The EMA had predicted that in the wake of its move to Amsterdam, about 20 percent of its staff will quit, possibly resulting in delayed approvals. Guido Rasi, the EMA’s head, has raised that estimate to a loss of about 30 percent. That’s a nightmare for manufacturers counting the days until their products are on the market. A slowed pace of work could also result in a significant drop in income from fees that it charges for product review, which would ripple down to member country regulators that get part of their funding from the EMA, the agency said this month. The worst case is that about 70 percent of workers leave, rendering the agency “unable to operate.”

Staff Retention Scenarios

The EMA could lose 20-30 percent of staff in its move to Amsterdam

Over 65%

 

Approval of new medicines and safety monitoring are largely maintained, but with possibility of delays

50% to 64%

Patients wait longer for new medicines, safety monitoring maintained by rerouting resources and deprioritizing other tasks

30% to 49%

Patients are at serious risk because of delays in access to medicines and poor safety monitoring

Below 30%

EMA is unable to operate, public health crisis

50% to 64%

30% to 49%

Below 30%

Over 65%

 

Approval of new medicines and safety monitoring are largely maintained, but with possibility of delays

Patients wait longer for new medicines, safety monitoring maintained by rerouting resources and deprioritizing other tasks

Patients are at serious risk because of delays in access to medicines and poor safety monitoring

EMA is unable to operate, public health crisis

Source: European Medicines Agency staff survey

The UK must also strike a deal for its drug approvals to be recognized in the EU. If that doesn’t occur, James O’Shaughnessy, a Conservative lawmaker in the upper house of Parliament suggested, the country might seek closer ties to the U.S. Food and Drug Administration.

Manufacturing drugs for the EU must also be overseen by its agents in member countries. GlaxoSmithKline Plc Chief Executive Officer Emma Walmsley said in October that the company is paying “real costs” related to Brexit, in part to construct new testing facilities to duplicate those it has in the U.K. Over the next nine months, companies will begin moving hundreds, perhaps thousands of workers in drug testing and manufacturing facilities to other EU countries, according to Tim Sarson, a KPMG consultant who advises health care companies on Brexit preparation. “The big companies are only starting to scratch the surface of what they need to do with this,” he said.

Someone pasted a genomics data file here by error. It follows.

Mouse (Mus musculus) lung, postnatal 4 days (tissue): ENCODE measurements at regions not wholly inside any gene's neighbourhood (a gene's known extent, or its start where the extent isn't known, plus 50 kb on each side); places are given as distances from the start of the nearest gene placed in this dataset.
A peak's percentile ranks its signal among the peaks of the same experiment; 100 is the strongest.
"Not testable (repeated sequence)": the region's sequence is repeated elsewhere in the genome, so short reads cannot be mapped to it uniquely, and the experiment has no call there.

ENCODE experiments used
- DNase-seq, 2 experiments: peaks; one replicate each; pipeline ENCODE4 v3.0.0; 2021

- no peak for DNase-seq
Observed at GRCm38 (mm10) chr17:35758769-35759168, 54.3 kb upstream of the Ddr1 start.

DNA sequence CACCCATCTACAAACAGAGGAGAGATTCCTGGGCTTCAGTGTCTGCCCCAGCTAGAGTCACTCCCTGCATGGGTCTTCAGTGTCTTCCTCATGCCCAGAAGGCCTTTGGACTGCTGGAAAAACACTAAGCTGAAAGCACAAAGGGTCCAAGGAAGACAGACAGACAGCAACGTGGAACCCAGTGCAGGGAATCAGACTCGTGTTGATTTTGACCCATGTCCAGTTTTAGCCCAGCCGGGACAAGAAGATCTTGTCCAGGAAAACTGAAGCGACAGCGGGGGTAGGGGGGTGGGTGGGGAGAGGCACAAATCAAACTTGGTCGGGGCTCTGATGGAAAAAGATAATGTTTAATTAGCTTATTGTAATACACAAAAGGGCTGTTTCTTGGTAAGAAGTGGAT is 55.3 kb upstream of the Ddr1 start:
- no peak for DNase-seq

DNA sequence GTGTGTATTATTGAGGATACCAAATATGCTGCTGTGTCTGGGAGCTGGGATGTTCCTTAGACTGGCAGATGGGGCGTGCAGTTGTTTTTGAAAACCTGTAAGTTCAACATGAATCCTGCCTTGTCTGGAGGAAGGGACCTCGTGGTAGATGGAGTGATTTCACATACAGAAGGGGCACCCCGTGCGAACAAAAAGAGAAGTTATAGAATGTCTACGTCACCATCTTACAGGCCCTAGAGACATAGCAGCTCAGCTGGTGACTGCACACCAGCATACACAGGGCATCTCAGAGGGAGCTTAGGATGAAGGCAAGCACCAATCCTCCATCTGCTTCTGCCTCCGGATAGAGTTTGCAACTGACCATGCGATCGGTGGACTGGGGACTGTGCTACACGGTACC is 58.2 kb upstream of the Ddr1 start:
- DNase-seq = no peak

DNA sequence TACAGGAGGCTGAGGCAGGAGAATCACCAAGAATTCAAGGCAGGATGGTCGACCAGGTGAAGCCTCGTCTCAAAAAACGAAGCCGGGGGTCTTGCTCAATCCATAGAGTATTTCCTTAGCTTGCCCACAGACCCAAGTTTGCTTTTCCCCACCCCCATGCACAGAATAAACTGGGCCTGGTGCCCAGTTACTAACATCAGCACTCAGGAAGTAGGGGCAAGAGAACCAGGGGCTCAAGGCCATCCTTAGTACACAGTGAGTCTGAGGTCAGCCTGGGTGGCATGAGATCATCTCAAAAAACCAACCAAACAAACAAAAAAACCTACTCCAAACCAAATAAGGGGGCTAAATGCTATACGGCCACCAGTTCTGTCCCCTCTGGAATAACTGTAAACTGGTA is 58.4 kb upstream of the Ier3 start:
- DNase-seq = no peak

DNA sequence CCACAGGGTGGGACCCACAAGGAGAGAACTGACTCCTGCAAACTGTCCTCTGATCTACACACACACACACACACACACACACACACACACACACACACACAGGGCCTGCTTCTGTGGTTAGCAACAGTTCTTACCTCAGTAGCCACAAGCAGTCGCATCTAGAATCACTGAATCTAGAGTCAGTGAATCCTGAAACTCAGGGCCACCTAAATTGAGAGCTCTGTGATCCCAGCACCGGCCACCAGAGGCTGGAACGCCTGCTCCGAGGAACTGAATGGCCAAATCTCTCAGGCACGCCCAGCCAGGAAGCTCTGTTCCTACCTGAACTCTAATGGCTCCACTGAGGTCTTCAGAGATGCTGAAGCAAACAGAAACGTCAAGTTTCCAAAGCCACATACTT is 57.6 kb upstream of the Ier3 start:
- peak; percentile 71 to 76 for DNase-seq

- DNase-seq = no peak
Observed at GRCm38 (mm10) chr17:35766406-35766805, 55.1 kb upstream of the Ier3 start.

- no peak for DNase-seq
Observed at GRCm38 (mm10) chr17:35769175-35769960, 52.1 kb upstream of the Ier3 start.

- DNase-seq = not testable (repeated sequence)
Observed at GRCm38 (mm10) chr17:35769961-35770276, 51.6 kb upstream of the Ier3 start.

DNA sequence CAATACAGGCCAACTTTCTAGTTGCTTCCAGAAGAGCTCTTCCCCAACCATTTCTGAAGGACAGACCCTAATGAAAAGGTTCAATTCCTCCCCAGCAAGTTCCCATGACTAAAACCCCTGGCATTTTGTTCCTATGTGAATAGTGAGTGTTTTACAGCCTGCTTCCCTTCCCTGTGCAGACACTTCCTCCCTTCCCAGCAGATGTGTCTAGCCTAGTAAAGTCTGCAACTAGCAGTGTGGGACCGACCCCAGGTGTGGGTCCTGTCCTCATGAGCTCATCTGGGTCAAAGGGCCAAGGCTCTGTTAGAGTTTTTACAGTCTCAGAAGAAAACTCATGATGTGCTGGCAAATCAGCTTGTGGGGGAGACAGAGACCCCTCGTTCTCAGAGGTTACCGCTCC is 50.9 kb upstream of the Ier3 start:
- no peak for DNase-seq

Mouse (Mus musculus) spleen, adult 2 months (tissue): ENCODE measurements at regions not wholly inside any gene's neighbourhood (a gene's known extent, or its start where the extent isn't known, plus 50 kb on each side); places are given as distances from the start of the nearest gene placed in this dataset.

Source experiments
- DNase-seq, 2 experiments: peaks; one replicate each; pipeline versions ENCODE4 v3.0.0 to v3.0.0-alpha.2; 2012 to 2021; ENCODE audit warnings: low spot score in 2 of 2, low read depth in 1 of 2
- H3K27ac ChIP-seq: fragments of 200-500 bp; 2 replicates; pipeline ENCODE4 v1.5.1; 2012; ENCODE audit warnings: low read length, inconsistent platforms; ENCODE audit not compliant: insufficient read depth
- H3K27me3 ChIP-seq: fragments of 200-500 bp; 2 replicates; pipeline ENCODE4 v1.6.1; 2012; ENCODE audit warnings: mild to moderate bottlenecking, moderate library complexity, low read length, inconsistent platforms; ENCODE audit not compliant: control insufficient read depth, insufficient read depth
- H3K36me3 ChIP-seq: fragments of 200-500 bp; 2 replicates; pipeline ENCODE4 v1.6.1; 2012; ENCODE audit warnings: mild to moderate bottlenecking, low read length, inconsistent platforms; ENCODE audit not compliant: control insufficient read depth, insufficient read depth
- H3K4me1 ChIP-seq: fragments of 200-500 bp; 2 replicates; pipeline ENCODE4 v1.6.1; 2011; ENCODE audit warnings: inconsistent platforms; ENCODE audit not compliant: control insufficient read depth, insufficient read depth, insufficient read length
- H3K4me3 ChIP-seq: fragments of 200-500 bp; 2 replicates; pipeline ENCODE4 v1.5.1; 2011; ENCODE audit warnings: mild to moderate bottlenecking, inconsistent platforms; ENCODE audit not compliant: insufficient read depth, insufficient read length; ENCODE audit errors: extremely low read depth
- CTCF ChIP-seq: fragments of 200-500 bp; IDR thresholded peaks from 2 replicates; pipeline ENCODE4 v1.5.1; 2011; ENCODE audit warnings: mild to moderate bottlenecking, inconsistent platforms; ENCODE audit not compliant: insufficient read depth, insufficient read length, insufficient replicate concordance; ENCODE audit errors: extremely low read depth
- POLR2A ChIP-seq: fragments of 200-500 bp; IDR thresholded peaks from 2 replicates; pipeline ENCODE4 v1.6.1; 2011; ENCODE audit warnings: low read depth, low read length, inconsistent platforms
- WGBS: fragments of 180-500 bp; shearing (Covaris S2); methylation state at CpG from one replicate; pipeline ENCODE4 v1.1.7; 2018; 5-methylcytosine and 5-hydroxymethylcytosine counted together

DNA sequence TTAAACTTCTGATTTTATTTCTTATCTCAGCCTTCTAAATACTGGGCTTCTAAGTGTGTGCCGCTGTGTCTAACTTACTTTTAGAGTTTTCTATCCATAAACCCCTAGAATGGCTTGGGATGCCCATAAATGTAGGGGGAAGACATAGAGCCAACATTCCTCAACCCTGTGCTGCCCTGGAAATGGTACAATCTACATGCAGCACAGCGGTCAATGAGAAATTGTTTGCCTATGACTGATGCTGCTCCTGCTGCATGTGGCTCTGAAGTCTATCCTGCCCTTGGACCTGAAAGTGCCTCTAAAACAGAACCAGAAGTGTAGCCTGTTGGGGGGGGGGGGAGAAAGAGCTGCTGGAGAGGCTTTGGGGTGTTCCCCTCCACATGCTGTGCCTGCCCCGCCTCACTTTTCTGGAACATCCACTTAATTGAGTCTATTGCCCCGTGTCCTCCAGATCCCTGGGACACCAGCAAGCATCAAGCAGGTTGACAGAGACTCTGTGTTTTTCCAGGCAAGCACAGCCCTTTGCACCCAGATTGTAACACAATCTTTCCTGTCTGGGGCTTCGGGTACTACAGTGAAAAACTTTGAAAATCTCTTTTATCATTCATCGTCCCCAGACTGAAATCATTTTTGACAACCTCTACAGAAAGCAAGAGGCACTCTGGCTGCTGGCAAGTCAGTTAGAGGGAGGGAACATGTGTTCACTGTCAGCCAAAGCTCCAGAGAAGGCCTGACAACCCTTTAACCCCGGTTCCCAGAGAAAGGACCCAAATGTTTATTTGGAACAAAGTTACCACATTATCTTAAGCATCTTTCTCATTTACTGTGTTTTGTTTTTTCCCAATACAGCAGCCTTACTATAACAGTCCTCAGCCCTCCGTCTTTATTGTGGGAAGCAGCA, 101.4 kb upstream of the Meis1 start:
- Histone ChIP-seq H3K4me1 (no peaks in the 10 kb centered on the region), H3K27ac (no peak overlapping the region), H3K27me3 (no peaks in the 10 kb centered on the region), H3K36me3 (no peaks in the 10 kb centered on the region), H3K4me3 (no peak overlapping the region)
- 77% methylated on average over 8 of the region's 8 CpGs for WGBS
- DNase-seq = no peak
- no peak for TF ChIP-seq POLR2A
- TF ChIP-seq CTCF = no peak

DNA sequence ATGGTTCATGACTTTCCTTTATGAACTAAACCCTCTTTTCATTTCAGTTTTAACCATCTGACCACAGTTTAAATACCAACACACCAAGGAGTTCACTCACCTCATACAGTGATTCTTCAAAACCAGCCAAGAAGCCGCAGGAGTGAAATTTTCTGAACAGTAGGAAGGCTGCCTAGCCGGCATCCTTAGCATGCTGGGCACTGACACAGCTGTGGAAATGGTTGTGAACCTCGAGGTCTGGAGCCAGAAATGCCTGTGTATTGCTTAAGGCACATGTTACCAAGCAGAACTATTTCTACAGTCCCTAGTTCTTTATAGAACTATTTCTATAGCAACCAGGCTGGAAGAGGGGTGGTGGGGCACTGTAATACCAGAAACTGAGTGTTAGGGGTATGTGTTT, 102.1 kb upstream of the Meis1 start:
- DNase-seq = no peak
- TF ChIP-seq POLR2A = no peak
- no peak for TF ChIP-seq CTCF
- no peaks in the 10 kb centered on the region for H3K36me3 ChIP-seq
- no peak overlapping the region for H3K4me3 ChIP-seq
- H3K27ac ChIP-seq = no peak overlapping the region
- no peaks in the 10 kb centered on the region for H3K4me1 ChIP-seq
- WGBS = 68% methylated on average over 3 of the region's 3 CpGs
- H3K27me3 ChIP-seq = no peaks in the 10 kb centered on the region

Once approved, the EU requires drugs to be registered in a member country. The registration is like a pedigree that tracks all the drugs approved uses and the justification for those uses from the beginning of its testing. While it sounds simple enough to move the registration to another EU country, drug executives insist that it isn’t, especially without knowing what the U.K.’s relationship with the EU will be. About 2,400 medical products will need new marketing authorization through an EU country, and if the new rules are issued close to the Brexit deadline in March 2019, thousands of new registration documents may come crashing into the EMA’s new headquarters all needing immediate attention. “Could there be a significant disruption?” said Steve Bates, chief executive officer of the BioIndustry Association, a London-based trade group. “Yes there could.”

394-Year Queue

A 60-day marketing authorization transfer time would apply to 2,400 medical products registered in the U.K.

= 1 medical product, 60 days

= 1 medical product, 60 days

Source: European Federation of Pharmaceutical Industries and Associations

Before Brexit, trade among EU nations was “like the wiring in the wall,” said Virginia Acha, director of research, medical and innovation for the Association of the British Pharmaceutical Industry. It was like flipping a light switch; drugmakers didn’t have to think about it.

Supply Chain Disruptions

Patient packs supplied each month

U.K. to EU

EU to U.K.

U.K. to EU

EU to U.K.

Source: European Federation of Pharmaceutical Industries and Associations

AstraZeneca Plc CEO Pascal Soriot has pointed out a lack of trade agreements that could interfere with the sale of drugs over borders. Now the process of sending drugs to mainland Europe is a huge, looming question mark. Each month, about 45 million packs of patient supplies leave the U.K. for the EU, according to the European Federation of Pharmaceutical Industries and Associations, and 37 million come back the other way. A government white paper suggested that facilities could be made to inspect shipments far from the channel, to avoid trucking traffic jams. Such complexes are “a nice idea, but they’re not going to be able to implement it in time,” said KPMG’s Sarson.